SAN FRANCISCO, CALIFORNIA—Just last spring, 2012 appeared on track to be a relatively unremarkable year in the Arctic. Throughout the year, in fact, surface air temperatures—which largely drive melting—seemed unexceptional. But, as scientists including National Oceanic and Atmospheric Administration (NOAA) Administrator Jane Lubchenco said today at a press conference at the American Geophysical Union's fall meeting, record-setting melting happened anyway: record snow melt, record sea ice minimum, melting even at the top of the Greenland ice sheet (in what was once called the "dry snow zone"), and widespread warming of permafrost.
The researchers announced the release of the 2012 Arctic Report Card, an annual description of the state of the Arctic that is sponsored by NOAA's Arctic Research Program, part of its Climate Program Office. NOAA published the first Arctic Report Card in 2006. Nearly 150 scientists from 15 countries contributed to this year's report, which looked not only at the melting events, but also examined changes to the growing season, weather events, and ecosystem-wide impacts from phytoplankton blooms to the loss of Arctic megafauna.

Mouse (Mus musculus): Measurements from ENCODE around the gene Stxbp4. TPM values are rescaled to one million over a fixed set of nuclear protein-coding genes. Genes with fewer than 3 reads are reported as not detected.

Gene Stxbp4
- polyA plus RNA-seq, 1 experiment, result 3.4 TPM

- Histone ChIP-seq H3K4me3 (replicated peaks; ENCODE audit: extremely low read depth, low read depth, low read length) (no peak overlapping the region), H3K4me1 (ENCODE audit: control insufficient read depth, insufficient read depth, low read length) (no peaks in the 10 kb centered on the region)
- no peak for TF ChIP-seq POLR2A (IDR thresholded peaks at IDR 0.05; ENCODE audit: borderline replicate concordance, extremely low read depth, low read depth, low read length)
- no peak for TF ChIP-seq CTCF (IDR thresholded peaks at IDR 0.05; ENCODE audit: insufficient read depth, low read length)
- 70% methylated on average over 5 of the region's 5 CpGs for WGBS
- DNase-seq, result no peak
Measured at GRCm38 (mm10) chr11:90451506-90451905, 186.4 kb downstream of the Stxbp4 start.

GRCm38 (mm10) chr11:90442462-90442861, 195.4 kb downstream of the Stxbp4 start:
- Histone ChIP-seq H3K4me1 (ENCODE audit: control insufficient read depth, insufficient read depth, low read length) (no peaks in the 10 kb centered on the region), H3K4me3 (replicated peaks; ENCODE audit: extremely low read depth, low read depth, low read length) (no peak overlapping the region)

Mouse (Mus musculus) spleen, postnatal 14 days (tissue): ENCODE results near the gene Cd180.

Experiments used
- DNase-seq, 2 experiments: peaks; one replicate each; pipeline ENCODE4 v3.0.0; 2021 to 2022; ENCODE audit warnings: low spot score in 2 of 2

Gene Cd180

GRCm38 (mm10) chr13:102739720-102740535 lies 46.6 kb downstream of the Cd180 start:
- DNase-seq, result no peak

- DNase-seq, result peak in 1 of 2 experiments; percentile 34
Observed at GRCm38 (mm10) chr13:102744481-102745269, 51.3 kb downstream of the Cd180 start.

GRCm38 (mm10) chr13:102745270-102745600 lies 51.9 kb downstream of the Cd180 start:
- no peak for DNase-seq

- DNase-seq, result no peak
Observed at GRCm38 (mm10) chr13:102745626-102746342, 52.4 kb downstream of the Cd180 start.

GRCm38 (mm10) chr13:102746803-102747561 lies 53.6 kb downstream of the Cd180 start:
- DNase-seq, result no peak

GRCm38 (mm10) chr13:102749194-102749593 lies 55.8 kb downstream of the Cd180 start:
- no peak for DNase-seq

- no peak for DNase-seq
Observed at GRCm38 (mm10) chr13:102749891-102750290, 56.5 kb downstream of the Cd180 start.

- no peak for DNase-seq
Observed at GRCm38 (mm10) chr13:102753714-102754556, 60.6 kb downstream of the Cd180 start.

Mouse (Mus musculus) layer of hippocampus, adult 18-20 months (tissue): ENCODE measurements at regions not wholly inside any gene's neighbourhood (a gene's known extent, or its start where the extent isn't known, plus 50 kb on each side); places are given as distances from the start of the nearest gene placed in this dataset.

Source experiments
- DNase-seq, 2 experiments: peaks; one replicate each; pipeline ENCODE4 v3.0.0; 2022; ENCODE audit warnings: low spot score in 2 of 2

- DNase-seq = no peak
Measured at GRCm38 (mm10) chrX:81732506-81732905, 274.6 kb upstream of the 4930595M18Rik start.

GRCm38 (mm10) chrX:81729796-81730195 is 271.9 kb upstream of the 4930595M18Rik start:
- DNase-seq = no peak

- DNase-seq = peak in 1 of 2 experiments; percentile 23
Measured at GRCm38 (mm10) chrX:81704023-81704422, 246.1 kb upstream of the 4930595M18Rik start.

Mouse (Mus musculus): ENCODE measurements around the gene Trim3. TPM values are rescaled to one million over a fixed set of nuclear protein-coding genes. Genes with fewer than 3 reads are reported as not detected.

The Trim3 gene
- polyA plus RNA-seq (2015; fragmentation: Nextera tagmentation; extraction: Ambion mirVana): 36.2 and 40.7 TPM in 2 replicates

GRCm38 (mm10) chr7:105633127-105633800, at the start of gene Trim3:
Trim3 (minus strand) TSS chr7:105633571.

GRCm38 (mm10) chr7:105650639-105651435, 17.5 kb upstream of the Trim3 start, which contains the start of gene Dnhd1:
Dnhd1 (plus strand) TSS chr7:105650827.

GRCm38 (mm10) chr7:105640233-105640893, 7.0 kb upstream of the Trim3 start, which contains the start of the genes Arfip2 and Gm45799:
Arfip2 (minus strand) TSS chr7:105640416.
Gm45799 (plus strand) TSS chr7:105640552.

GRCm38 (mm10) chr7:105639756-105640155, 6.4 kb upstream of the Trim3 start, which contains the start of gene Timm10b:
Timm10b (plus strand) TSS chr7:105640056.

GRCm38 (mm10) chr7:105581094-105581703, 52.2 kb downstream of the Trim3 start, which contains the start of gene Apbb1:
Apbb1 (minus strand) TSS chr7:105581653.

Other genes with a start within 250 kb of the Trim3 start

The widespread melting across the Greenland ice sheet was one of the most dramatic changes, said Jason Box of the Byrd Polar Research Center at Ohio State University in Columbus. "I've studied Greenland for 20 years—devoted my career to it," he said at the press conference. "And 2012 was an astonishing year." Box pointed to nearly ice-sheet-wide melting on Greenland, with extensive surface melting documented for first time at the highest elevations of ice sheet, and the longest melt season since satellite observations began in 1979.